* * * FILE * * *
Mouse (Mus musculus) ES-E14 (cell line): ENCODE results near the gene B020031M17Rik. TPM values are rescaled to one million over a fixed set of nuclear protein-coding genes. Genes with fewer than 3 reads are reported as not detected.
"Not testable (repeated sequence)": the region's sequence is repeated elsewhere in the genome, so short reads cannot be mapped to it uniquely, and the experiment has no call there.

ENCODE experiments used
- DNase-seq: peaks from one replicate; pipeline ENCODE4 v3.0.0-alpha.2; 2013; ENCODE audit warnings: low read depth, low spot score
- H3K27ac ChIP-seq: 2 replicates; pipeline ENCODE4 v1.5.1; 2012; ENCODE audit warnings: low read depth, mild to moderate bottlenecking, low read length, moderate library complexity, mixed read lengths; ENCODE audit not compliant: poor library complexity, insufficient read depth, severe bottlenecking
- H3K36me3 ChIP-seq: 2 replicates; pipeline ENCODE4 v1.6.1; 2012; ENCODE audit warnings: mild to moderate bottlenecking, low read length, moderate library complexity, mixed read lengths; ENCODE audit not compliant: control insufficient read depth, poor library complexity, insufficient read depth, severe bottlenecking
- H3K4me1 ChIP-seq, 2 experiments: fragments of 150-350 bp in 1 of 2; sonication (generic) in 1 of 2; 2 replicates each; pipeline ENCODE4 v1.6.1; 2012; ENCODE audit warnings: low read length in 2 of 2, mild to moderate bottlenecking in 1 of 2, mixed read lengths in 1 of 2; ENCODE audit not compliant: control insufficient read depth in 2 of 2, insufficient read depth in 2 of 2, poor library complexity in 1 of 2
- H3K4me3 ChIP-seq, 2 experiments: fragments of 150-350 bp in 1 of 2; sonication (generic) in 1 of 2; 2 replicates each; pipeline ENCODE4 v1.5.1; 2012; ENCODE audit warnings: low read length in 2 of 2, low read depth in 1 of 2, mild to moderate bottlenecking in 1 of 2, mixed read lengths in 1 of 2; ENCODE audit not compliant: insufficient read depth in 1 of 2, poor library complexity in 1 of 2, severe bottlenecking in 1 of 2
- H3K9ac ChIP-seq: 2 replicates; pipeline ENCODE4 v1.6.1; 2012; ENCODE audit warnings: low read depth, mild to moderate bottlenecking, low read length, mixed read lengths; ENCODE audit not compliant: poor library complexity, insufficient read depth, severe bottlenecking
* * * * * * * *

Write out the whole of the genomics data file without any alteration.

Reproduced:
Mouse (Mus musculus) ES-E14 (cell line): ENCODE results near the gene B020031M17Rik. TPM values are rescaled to one million over a fixed set of nuclear protein-coding genes. Genes with fewer than 3 reads are reported as not detected.
"Not testable (repeated sequence)": the region's sequence is repeated elsewhere in the genome, so short reads cannot be mapped to it uniquely, and the experiment has no call there.

ENCODE experiments used
- DNase-seq: peaks from one replicate; pipeline ENCODE4 v3.0.0-alpha.2; 2013; ENCODE audit warnings: low read depth, low spot score
- H3K27ac ChIP-seq: 2 replicates; pipeline ENCODE4 v1.5.1; 2012; ENCODE audit warnings: low read depth, mild to moderate bottlenecking, low read length, moderate library complexity, mixed read lengths; ENCODE audit not compliant: poor library complexity, insufficient read depth, severe bottlenecking
- H3K36me3 ChIP-seq: 2 replicates; pipeline ENCODE4 v1.6.1; 2012; ENCODE audit warnings: mild to moderate bottlenecking, low read length, moderate library complexity, mixed read lengths; ENCODE audit not compliant: control insufficient read depth, poor library complexity, insufficient read depth, severe bottlenecking
- H3K4me1 ChIP-seq, 2 experiments: fragments of 150-350 bp in 1 of 2; sonication (generic) in 1 of 2; 2 replicates each; pipeline ENCODE4 v1.6.1; 2012; ENCODE audit warnings: low read length in 2 of 2, mild to moderate bottlenecking in 1 of 2, mixed read lengths in 1 of 2; ENCODE audit not compliant: control insufficient read depth in 2 of 2, insufficient read depth in 2 of 2, poor library complexity in 1 of 2
- H3K4me3 ChIP-seq, 2 experiments: fragments of 150-350 bp in 1 of 2; sonication (generic) in 1 of 2; 2 replicates each; pipeline ENCODE4 v1.5.1; 2012; ENCODE audit warnings: low read length in 2 of 2, low read depth in 1 of 2, mild to moderate bottlenecking in 1 of 2, mixed read lengths in 1 of 2; ENCODE audit not compliant: insufficient read depth in 1 of 2, poor library complexity in 1 of 2, severe bottlenecking in 1 of 2
- H3K9ac ChIP-seq: 2 replicates; pipeline ENCODE4 v1.6.1; 2012; ENCODE audit warnings: low read depth, mild to moderate bottlenecking, low read length, mixed read lengths; ENCODE audit not compliant: poor library complexity, insufficient read depth, severe bottlenecking